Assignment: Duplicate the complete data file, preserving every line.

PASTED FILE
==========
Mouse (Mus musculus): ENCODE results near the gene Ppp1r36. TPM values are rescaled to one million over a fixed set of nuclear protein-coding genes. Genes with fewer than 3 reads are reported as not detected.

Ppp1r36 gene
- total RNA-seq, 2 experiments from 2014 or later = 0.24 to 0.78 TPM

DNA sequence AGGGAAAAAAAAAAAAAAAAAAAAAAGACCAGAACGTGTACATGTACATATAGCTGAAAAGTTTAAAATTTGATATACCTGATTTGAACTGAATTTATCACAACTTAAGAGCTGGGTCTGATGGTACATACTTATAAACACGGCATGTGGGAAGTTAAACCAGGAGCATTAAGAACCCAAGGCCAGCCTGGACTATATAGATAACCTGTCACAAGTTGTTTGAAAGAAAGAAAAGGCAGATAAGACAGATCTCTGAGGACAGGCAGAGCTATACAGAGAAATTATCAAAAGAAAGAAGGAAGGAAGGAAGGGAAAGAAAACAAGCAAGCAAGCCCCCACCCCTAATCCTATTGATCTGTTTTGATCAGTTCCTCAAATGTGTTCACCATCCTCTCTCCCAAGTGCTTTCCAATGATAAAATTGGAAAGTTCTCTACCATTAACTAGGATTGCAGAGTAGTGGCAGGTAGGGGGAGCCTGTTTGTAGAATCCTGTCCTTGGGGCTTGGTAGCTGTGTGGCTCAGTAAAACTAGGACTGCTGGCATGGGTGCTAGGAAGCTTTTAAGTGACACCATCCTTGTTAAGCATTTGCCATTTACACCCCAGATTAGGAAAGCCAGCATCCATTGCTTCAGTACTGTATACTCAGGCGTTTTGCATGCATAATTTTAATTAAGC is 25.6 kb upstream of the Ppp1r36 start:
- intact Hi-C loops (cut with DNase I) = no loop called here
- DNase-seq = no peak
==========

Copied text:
Mouse (Mus musculus): ENCODE results near the gene Ppp1r36. TPM values are rescaled to one million over a fixed set of nuclear protein-coding genes. Genes with fewer than 3 reads are reported as not detected.

Ppp1r36 gene
- total RNA-seq, 2 experiments from 2014 or later = 0.24 to 0.78 TPM

DNA sequence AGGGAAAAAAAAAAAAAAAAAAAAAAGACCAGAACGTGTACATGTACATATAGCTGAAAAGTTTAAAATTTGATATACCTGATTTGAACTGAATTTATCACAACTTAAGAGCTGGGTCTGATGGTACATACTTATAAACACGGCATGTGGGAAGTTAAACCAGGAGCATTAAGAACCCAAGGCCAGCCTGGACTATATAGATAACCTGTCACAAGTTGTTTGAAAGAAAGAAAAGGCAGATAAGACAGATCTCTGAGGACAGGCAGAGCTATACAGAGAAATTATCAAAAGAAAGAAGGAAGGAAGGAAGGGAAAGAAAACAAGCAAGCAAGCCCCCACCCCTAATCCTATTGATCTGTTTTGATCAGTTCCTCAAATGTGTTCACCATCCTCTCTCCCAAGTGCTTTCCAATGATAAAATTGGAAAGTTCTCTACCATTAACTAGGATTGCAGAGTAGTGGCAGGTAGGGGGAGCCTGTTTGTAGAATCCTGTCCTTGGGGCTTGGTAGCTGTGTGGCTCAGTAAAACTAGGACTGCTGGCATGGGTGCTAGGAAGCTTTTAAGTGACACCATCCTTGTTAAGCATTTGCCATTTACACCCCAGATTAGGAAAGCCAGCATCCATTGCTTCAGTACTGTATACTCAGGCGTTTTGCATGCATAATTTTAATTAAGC is 25.6 kb upstream of the Ppp1r36 start:
- intact Hi-C loops (cut with DNase I) = no loop called here
- DNase-seq = no peak